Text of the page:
American Association for Cancer Research
15417786mcr191082-sup-231945_2_supp_6174943_q735p0.docx (17.63 kB)

Supplemental Table 1 from The NF-κB Pathway Promotes Tamoxifen Tolerance and Disease Recurrence in Estrogen Receptor–Positive Breast Cancers

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posted on 2023-04-03, 17:49 authored by Irida Kastrati, Stacey E. P. Joosten, Svetlana E. Semina, Luis H. Alejo, Svitlana D. Brovkovych, Joshua D. Stender, Hugo M. Horlings, Marleen Kok, Elaine T. Alarid, Geoffrey L. Greene, Sabine C. Linn, Wilbert Zwart, Jonna Frasor

Supplemental Table 1. Patient characteristics.



Dutch Cancer Foundation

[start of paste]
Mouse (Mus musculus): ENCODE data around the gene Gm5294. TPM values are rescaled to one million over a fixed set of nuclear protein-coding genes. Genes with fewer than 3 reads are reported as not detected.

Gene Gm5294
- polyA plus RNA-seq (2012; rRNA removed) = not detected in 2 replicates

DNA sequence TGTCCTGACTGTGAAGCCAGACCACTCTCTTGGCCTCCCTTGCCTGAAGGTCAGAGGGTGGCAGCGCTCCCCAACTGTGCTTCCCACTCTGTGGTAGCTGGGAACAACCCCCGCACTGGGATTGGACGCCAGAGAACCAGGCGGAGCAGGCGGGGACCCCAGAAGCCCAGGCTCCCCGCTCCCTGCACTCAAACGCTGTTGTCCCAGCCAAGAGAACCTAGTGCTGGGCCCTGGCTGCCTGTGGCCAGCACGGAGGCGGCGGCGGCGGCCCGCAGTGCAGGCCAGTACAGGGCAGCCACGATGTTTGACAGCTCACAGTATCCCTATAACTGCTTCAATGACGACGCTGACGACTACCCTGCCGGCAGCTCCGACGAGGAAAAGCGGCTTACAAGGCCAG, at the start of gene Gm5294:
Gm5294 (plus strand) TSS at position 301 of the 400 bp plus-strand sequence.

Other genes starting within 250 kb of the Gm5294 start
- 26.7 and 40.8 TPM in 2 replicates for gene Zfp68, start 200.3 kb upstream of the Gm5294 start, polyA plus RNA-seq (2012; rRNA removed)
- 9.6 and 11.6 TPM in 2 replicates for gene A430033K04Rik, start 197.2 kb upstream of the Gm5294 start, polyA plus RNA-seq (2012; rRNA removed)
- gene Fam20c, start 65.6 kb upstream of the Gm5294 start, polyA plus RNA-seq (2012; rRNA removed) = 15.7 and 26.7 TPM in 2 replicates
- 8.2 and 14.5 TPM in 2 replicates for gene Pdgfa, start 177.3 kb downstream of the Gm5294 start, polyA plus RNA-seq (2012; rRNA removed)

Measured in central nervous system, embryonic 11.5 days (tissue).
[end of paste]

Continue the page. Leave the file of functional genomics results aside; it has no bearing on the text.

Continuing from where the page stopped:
The purpose of this study was to identify critical pathways promoting survival of tamoxifen-tolerant, estrogen receptor α positive (ER+) breast cancer cells, which contribute to therapy resistance and disease recurrence. Gene expression profiling and pathway analysis were performed in ER+ breast tumors of patients before and after neoadjuvant tamoxifen treatment and demonstrated activation of the NF-κB pathway and an enrichment of epithelial-to mesenchymal transition (EMT)/stemness features. Exposure of ER+ breast cancer cell lines to tamoxifen, in vitro and in vivo, gives rise to a tamoxifen-tolerant population with similar NF-κB activity and EMT/stemness characteristics. Small-molecule inhibitors and CRISPR/Cas9 knockout were used to assess the role of the NF-κB pathway and demonstrated that survival of tamoxifen-tolerant cells requires NF-κB activity. Moreover, this pathway was essential for tumor recurrence following tamoxifen withdrawal. These findings establish that elevated NF-κB activity is observed in breast cancer cell lines under selective pressure with tamoxifen in vitro and in vivo, as well as in patient tumors treated with neoadjuvant tamoxifen therapy. This pathway is essential for survival and regrowth of tamoxifen-tolerant cells, and, as such, NF-κB inhibition offers a promising approach to prevent recurrence of ER+ tumors following tamoxifen exposure. Understanding initial changes that enable survival of tamoxifen-tolerant cells, as mediated by NF-κB pathway, may translate into therapeutic interventions to prevent resistance and relapse, which remain major causes of breast cancer lethality.

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